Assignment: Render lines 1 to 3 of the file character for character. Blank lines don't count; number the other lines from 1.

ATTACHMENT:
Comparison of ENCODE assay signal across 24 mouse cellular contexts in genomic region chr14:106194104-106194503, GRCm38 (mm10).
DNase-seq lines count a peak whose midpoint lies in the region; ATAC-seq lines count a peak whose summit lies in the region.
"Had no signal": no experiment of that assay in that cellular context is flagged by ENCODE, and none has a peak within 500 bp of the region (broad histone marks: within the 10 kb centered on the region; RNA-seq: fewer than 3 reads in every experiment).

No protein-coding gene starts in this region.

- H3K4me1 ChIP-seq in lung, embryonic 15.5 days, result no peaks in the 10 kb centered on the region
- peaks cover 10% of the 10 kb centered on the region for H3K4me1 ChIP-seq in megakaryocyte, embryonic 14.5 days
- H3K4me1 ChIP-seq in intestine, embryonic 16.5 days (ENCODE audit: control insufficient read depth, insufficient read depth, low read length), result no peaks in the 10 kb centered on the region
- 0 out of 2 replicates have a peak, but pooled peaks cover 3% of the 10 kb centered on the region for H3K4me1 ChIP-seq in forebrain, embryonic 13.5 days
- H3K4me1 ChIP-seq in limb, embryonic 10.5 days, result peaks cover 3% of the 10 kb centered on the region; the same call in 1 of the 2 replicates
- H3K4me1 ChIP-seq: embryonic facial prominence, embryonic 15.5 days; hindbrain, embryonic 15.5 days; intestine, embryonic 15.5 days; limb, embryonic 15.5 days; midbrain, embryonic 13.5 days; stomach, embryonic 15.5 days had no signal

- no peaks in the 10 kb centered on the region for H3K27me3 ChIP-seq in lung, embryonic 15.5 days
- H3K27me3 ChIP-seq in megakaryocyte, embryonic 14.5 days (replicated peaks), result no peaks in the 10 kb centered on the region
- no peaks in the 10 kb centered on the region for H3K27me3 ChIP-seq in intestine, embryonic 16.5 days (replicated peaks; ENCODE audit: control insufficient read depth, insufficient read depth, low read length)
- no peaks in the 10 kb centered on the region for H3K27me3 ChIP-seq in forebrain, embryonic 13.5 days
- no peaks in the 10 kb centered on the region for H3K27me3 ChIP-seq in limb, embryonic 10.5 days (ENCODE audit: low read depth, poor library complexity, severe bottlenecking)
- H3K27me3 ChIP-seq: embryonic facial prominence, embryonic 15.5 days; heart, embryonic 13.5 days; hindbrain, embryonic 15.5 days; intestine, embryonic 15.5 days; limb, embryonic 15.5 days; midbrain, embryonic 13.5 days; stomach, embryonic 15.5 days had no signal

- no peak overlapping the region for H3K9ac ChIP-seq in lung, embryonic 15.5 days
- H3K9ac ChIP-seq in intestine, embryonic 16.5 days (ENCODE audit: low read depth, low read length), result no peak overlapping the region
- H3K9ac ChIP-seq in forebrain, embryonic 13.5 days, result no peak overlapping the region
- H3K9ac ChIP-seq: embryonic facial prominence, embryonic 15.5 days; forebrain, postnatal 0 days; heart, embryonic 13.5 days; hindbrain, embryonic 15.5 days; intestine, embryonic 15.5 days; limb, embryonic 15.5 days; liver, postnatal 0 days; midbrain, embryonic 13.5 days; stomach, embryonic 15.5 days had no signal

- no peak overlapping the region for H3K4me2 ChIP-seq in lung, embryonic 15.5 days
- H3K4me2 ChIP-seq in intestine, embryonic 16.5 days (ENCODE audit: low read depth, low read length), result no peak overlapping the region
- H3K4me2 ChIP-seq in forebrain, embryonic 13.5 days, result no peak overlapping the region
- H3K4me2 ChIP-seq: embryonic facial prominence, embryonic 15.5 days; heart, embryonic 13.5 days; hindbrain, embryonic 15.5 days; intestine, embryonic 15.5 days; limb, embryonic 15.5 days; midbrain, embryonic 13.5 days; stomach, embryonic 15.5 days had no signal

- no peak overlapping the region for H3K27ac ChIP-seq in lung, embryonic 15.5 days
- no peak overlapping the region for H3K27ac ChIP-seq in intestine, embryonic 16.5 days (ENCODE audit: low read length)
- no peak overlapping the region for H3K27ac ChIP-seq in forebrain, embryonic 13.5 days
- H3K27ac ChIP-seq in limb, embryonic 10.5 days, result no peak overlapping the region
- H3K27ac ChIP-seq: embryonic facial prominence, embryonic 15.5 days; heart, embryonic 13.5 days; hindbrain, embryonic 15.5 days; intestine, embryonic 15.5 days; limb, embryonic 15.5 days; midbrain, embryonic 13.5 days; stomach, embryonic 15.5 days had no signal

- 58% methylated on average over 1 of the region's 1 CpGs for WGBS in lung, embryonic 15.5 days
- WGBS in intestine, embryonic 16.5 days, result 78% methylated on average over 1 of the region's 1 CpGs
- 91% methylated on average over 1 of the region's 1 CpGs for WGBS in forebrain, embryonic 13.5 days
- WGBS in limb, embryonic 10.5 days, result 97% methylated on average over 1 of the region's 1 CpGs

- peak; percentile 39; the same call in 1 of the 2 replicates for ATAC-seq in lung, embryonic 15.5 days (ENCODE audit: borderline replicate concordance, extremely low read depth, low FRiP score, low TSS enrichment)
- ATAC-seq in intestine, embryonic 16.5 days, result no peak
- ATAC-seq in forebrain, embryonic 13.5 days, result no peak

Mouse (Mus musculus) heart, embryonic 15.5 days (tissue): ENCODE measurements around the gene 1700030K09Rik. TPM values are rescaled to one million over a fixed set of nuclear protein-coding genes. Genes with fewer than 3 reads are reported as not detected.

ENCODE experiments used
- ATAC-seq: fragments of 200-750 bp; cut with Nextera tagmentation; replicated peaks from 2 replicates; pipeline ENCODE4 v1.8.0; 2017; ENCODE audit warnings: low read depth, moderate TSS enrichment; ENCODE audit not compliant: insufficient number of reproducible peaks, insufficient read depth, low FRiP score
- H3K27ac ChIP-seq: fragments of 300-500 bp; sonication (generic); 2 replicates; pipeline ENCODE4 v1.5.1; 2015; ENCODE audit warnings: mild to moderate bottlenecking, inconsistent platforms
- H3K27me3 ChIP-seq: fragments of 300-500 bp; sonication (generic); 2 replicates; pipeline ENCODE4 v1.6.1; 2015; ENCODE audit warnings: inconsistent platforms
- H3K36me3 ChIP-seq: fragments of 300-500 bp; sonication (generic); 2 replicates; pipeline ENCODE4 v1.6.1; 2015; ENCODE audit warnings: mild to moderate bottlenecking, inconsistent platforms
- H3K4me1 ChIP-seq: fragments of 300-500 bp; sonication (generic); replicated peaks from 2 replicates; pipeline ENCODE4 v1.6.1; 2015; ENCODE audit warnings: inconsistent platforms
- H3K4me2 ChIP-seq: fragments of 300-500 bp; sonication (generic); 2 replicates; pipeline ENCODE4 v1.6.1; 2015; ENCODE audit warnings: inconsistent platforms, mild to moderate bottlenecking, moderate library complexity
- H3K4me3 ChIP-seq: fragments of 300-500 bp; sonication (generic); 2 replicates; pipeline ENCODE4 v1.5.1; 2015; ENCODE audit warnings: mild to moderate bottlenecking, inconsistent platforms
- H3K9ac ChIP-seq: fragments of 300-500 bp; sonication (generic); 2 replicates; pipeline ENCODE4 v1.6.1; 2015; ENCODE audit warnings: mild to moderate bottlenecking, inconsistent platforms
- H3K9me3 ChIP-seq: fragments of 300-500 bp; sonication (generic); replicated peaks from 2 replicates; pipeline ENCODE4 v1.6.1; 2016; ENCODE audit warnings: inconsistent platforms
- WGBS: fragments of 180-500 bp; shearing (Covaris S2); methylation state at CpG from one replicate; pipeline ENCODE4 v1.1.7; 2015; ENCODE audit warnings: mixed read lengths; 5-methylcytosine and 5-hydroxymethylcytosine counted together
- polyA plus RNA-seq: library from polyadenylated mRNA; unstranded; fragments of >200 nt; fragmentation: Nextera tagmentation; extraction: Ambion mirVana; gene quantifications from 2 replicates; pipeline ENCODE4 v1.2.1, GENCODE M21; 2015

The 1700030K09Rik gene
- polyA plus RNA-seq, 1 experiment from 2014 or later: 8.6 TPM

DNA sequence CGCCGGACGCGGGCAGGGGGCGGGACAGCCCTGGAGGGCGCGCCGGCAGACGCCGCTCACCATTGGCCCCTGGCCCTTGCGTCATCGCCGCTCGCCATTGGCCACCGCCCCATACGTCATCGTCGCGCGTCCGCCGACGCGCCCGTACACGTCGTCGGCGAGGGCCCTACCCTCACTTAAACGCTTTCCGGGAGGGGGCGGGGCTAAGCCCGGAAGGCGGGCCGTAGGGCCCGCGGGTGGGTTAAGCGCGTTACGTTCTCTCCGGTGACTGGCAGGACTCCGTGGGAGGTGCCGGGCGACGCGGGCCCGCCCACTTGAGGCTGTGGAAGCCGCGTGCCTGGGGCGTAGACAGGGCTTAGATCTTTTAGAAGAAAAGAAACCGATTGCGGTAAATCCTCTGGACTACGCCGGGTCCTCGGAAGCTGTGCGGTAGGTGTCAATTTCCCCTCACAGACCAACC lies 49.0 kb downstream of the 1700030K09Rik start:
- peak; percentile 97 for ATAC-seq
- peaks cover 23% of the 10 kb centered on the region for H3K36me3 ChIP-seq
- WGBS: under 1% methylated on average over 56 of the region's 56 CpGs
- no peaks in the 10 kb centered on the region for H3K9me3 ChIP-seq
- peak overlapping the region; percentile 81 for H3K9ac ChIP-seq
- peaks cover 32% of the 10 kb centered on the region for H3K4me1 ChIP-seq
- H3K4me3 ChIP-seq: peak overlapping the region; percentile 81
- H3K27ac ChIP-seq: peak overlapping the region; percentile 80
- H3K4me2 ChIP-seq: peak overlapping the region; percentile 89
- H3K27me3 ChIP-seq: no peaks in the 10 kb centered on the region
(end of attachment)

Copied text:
Comparison of ENCODE assay signal across 24 mouse cellular contexts in genomic region chr14:106194104-106194503, GRCm38 (mm10).
DNase-seq lines count a peak whose midpoint lies in the region; ATAC-seq lines count a peak whose summit lies in the region.
"Had no signal": no experiment of that assay in that cellular context is flagged by ENCODE, and none has a peak within 500 bp of the region (broad histone marks: within the 10 kb centered on the region; RNA-seq: fewer than 3 reads in every experiment).